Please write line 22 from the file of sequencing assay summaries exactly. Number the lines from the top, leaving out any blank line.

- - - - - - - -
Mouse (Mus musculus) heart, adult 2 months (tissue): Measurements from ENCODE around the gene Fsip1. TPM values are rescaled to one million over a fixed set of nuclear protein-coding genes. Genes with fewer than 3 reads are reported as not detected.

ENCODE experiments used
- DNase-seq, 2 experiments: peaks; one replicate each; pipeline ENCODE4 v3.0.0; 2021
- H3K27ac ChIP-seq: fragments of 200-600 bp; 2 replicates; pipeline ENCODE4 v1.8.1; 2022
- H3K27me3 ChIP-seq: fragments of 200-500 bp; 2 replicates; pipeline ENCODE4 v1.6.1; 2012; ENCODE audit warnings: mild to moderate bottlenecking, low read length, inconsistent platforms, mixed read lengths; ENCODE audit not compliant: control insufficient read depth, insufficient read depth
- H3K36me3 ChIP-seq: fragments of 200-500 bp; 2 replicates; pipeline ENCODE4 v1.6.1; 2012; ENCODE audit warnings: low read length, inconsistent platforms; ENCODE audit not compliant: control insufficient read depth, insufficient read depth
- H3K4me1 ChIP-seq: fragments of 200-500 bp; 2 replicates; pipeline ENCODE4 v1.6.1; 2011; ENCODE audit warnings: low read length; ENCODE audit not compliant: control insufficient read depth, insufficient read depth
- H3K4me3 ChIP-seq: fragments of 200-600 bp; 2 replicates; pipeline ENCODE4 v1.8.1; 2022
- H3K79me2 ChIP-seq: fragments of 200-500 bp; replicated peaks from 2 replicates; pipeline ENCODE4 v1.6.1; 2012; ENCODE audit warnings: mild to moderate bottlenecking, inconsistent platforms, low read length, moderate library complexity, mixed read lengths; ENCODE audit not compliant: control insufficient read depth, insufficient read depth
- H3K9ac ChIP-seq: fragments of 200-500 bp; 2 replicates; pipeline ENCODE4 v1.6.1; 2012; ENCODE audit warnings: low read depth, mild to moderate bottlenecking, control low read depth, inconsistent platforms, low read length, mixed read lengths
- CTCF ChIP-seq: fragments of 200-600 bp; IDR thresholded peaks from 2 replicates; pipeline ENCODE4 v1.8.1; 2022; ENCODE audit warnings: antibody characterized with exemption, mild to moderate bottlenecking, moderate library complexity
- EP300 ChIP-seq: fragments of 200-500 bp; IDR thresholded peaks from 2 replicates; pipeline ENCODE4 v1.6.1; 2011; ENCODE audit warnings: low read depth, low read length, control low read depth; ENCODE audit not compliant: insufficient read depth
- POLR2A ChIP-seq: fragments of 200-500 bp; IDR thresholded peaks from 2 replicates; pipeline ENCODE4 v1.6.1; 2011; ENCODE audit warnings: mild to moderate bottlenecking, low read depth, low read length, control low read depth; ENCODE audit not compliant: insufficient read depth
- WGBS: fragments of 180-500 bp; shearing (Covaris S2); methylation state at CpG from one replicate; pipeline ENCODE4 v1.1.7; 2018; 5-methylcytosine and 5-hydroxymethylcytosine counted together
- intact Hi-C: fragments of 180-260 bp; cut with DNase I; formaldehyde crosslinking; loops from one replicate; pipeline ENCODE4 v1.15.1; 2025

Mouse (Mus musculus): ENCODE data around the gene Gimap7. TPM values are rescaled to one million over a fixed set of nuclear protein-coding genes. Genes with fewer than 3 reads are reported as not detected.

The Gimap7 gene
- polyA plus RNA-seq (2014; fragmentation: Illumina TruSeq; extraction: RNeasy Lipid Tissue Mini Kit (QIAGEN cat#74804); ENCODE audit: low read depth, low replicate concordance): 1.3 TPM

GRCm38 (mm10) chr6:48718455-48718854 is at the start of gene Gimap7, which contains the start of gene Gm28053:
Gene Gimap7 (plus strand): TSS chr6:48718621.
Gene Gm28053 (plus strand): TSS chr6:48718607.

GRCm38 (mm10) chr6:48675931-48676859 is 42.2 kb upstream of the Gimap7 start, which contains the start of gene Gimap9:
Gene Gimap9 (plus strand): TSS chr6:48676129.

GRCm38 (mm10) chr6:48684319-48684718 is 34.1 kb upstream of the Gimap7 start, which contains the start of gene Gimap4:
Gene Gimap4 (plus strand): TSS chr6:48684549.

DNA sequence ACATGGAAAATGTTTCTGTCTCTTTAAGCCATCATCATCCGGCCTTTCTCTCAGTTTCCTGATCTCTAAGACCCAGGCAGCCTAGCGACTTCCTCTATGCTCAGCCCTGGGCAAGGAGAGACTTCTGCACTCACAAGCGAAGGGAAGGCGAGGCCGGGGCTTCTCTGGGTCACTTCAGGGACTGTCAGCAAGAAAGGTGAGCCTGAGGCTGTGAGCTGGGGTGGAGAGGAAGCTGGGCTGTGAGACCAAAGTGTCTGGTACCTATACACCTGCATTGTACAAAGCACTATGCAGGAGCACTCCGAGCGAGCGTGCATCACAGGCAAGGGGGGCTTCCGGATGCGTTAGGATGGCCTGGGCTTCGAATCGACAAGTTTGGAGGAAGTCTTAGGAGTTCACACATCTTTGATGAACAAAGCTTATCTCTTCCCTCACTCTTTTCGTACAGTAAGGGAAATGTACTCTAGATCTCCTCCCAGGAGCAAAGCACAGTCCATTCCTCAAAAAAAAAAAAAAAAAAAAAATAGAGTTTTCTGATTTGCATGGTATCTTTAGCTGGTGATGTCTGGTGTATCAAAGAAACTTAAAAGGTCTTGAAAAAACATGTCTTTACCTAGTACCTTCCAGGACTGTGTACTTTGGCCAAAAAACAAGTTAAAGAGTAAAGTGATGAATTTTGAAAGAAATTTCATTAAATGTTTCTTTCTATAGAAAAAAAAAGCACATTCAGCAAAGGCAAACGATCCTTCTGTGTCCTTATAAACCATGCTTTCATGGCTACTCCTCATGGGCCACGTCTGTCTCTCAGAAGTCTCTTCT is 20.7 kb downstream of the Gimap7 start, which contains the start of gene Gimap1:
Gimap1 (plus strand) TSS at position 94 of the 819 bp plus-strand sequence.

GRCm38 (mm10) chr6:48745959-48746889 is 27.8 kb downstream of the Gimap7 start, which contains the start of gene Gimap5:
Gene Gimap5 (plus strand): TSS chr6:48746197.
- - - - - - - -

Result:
GRCm38 (mm10) chr6:48675931-48676859 is 42.2 kb upstream of the Gimap7 start, which contains the start of gene Gimap9: